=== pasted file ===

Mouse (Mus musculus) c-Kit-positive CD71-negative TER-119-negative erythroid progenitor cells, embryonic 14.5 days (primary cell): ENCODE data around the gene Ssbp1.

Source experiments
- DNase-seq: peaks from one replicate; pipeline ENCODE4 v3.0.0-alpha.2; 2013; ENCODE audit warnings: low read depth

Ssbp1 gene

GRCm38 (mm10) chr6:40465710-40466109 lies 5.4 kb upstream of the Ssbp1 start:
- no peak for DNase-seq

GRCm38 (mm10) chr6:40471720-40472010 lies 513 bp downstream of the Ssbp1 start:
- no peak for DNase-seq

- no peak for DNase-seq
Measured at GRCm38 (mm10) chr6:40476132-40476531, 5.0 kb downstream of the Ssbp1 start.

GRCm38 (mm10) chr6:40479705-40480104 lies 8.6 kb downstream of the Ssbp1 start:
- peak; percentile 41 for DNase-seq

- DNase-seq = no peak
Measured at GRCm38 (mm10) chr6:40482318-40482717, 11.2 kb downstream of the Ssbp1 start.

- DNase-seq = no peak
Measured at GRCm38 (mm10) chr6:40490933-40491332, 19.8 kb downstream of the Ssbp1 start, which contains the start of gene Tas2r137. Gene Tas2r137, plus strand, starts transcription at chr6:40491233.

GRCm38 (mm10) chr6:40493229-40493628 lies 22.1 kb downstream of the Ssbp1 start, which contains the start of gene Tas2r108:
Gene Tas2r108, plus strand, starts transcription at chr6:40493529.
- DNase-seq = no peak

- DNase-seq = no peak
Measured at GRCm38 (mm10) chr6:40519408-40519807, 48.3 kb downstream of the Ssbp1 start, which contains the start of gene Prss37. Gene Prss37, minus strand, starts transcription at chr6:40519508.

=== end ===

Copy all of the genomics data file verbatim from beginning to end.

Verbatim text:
Mouse (Mus musculus) c-Kit-positive CD71-negative TER-119-negative erythroid progenitor cells, embryonic 14.5 days (primary cell): ENCODE data around the gene Ssbp1.

Source experiments
- DNase-seq: peaks from one replicate; pipeline ENCODE4 v3.0.0-alpha.2; 2013; ENCODE audit warnings: low read depth

Ssbp1 gene

GRCm38 (mm10) chr6:40465710-40466109 lies 5.4 kb upstream of the Ssbp1 start:
- no peak for DNase-seq

GRCm38 (mm10) chr6:40471720-40472010 lies 513 bp downstream of the Ssbp1 start:
- no peak for DNase-seq

- no peak for DNase-seq
Measured at GRCm38 (mm10) chr6:40476132-40476531, 5.0 kb downstream of the Ssbp1 start.

GRCm38 (mm10) chr6:40479705-40480104 lies 8.6 kb downstream of the Ssbp1 start:
- peak; percentile 41 for DNase-seq

- DNase-seq = no peak
Measured at GRCm38 (mm10) chr6:40482318-40482717, 11.2 kb downstream of the Ssbp1 start.

- DNase-seq = no peak
Measured at GRCm38 (mm10) chr6:40490933-40491332, 19.8 kb downstream of the Ssbp1 start, which contains the start of gene Tas2r137. Gene Tas2r137, plus strand, starts transcription at chr6:40491233.

GRCm38 (mm10) chr6:40493229-40493628 lies 22.1 kb downstream of the Ssbp1 start, which contains the start of gene Tas2r108:
Gene Tas2r108, plus strand, starts transcription at chr6:40493529.
- DNase-seq = no peak

- DNase-seq = no peak
Measured at GRCm38 (mm10) chr6:40519408-40519807, 48.3 kb downstream of the Ssbp1 start, which contains the start of gene Prss37. Gene Prss37, minus strand, starts transcription at chr6:40519508.